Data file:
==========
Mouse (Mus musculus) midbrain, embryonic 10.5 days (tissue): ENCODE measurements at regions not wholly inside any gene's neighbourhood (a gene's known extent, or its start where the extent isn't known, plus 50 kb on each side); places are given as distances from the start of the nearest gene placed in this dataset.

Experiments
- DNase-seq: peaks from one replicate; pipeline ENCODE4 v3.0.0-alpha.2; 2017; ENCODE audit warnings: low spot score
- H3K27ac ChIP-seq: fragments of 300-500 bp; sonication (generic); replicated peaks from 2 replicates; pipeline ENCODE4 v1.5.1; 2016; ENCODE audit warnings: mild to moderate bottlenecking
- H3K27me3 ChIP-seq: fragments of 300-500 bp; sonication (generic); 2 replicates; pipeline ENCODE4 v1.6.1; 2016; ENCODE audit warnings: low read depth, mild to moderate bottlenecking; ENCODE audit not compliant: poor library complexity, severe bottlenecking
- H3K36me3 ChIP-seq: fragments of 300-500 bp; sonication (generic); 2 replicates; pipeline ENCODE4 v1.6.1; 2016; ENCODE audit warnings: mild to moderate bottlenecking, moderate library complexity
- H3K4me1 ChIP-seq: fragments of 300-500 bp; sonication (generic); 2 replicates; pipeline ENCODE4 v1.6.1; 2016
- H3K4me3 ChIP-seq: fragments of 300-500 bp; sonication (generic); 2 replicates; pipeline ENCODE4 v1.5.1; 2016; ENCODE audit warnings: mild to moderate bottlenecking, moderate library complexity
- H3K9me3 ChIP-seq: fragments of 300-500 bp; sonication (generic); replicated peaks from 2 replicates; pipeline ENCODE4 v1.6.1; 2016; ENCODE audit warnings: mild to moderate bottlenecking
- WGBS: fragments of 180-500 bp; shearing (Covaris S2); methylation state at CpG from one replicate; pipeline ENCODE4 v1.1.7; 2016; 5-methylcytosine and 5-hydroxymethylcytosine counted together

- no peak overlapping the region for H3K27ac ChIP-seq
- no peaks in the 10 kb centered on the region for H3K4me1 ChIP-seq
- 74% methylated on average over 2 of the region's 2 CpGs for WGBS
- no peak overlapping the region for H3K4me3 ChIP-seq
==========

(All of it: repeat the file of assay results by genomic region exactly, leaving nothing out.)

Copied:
Mouse (Mus musculus) midbrain, embryonic 10.5 days (tissue): ENCODE measurements at regions not wholly inside any gene's neighbourhood (a gene's known extent, or its start where the extent isn't known, plus 50 kb on each side); places are given as distances from the start of the nearest gene placed in this dataset.

Experiments
- DNase-seq: peaks from one replicate; pipeline ENCODE4 v3.0.0-alpha.2; 2017; ENCODE audit warnings: low spot score
- H3K27ac ChIP-seq: fragments of 300-500 bp; sonication (generic); replicated peaks from 2 replicates; pipeline ENCODE4 v1.5.1; 2016; ENCODE audit warnings: mild to moderate bottlenecking
- H3K27me3 ChIP-seq: fragments of 300-500 bp; sonication (generic); 2 replicates; pipeline ENCODE4 v1.6.1; 2016; ENCODE audit warnings: low read depth, mild to moderate bottlenecking; ENCODE audit not compliant: poor library complexity, severe bottlenecking
- H3K36me3 ChIP-seq: fragments of 300-500 bp; sonication (generic); 2 replicates; pipeline ENCODE4 v1.6.1; 2016; ENCODE audit warnings: mild to moderate bottlenecking, moderate library complexity
- H3K4me1 ChIP-seq: fragments of 300-500 bp; sonication (generic); 2 replicates; pipeline ENCODE4 v1.6.1; 2016
- H3K4me3 ChIP-seq: fragments of 300-500 bp; sonication (generic); 2 replicates; pipeline ENCODE4 v1.5.1; 2016; ENCODE audit warnings: mild to moderate bottlenecking, moderate library complexity
- H3K9me3 ChIP-seq: fragments of 300-500 bp; sonication (generic); replicated peaks from 2 replicates; pipeline ENCODE4 v1.6.1; 2016; ENCODE audit warnings: mild to moderate bottlenecking
- WGBS: fragments of 180-500 bp; shearing (Covaris S2); methylation state at CpG from one replicate; pipeline ENCODE4 v1.1.7; 2016; 5-methylcytosine and 5-hydroxymethylcytosine counted together

- no peak overlapping the region for H3K27ac ChIP-seq
- no peaks in the 10 kb centered on the region for H3K4me1 ChIP-seq
- 74% methylated on average over 2 of the region's 2 CpGs for WGBS
- no peak overlapping the region for H3K4me3 ChIP-seq